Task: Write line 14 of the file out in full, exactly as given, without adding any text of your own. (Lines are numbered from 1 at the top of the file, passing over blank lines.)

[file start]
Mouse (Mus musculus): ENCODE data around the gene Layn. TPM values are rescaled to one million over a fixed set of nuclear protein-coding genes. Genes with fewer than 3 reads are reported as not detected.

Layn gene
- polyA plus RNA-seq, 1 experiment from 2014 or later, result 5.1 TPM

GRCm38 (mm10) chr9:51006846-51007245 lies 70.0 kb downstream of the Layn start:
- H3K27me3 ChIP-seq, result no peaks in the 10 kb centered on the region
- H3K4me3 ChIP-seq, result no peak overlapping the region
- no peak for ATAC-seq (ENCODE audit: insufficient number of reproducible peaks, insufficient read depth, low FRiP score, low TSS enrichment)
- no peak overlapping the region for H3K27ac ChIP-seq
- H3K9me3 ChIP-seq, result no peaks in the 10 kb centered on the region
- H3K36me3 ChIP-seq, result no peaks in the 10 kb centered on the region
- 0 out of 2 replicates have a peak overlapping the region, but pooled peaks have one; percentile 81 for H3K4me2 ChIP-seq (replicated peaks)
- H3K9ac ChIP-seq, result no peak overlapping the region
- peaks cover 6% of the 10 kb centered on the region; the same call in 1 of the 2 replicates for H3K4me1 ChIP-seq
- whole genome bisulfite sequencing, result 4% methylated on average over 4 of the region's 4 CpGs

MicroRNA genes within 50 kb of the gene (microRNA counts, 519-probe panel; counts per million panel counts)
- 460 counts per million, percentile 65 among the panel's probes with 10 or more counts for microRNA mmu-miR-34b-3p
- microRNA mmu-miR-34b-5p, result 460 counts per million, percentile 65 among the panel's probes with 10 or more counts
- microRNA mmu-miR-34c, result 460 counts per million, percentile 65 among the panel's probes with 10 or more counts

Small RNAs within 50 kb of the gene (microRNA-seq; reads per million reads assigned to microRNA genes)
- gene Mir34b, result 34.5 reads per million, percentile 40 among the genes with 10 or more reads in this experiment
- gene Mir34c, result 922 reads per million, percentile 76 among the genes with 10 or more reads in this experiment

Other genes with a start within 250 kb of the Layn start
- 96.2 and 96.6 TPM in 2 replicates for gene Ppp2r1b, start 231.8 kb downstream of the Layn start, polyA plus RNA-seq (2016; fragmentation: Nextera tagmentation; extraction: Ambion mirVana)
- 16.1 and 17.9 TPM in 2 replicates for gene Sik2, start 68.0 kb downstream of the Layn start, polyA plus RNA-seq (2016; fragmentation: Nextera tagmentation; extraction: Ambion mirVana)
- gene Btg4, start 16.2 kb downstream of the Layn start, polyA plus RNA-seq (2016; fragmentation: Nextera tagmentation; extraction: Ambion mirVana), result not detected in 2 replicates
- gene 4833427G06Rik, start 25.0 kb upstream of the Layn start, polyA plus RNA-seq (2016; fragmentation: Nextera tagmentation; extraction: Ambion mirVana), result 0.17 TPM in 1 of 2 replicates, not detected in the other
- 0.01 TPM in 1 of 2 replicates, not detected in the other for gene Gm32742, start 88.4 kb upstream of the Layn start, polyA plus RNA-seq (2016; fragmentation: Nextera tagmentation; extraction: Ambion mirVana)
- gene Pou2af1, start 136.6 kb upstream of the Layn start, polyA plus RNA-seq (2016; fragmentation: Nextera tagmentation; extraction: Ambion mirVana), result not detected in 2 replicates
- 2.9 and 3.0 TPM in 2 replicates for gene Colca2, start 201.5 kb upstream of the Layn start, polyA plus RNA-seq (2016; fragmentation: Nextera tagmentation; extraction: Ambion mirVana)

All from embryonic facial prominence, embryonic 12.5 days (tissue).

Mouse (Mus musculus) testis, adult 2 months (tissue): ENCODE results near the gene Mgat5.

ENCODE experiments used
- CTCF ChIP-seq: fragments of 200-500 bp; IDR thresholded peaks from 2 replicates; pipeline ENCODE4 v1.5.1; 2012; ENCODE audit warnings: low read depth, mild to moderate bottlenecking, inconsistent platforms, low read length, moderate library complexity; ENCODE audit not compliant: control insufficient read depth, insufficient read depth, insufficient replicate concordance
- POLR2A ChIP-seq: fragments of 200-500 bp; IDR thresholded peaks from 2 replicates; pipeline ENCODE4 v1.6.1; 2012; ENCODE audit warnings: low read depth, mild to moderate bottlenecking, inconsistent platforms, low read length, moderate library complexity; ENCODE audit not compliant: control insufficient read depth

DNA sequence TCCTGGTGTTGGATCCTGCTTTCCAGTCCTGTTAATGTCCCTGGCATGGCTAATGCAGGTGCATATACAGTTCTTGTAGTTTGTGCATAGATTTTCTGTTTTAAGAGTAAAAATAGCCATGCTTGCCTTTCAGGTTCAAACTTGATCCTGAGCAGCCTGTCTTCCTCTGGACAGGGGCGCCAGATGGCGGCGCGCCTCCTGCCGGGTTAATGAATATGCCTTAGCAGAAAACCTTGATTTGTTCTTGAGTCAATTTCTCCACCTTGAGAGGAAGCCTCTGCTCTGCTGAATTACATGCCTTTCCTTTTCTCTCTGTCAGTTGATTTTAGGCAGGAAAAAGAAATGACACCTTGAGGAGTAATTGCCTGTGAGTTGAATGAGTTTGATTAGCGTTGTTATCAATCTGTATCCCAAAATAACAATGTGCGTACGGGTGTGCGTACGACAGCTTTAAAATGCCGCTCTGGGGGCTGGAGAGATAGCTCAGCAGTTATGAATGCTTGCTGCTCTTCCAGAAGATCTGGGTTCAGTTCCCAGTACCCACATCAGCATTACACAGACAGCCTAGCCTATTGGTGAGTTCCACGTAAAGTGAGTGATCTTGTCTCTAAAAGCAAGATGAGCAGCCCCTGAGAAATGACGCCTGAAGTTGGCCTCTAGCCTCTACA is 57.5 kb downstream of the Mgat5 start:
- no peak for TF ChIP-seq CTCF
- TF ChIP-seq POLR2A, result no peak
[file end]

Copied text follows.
- whole genome bisulfite sequencing, result 4% methylated on average over 4 of the region's 4 CpGs